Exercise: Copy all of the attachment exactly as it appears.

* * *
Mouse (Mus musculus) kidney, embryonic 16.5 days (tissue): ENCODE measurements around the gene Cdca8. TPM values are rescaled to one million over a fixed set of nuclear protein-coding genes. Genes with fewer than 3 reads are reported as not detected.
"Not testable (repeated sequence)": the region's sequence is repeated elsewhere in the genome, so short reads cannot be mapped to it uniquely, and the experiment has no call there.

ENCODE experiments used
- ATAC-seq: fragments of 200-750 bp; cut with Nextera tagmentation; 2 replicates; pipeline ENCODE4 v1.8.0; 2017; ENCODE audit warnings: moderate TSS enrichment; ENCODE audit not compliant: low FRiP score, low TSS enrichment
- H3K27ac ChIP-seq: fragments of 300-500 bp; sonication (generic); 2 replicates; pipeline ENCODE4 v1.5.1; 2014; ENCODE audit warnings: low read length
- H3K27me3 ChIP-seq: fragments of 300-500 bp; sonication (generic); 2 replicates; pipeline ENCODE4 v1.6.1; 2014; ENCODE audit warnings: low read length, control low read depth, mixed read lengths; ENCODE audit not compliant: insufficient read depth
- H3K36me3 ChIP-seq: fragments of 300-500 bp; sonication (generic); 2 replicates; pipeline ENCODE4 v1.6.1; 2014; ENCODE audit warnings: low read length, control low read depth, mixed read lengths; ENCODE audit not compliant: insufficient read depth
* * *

Mouse (Mus musculus) kidney, embryonic 16.5 days (tissue): ENCODE measurements around the gene Cdca8. TPM values are rescaled to one million over a fixed set of nuclear protein-coding genes. Genes with fewer than 3 reads are reported as not detected.
"Not testable (repeated sequence)": the region's sequence is repeated elsewhere in the genome, so short reads cannot be mapped to it uniquely, and the experiment has no call there.

ENCODE experiments used
- ATAC-seq: fragments of 200-750 bp; cut with Nextera tagmentation; 2 replicates; pipeline ENCODE4 v1.8.0; 2017; ENCODE audit warnings: moderate TSS enrichment; ENCODE audit not compliant: low FRiP score, low TSS enrichment
- H3K27ac ChIP-seq: fragments of 300-500 bp; sonication (generic); 2 replicates; pipeline ENCODE4 v1.5.1; 2014; ENCODE audit warnings: low read length
- H3K27me3 ChIP-seq: fragments of 300-500 bp; sonication (generic); 2 replicates; pipeline ENCODE4 v1.6.1; 2014; ENCODE audit warnings: low read length, control low read depth, mixed read lengths; ENCODE audit not compliant: insufficient read depth
- H3K36me3 ChIP-seq: fragments of 300-500 bp; sonication (generic); 2 replicates; pipeline ENCODE4 v1.6.1; 2014; ENCODE audit warnings: low read length, control low read depth, mixed read lengths; ENCODE audit not compliant: insufficient read depth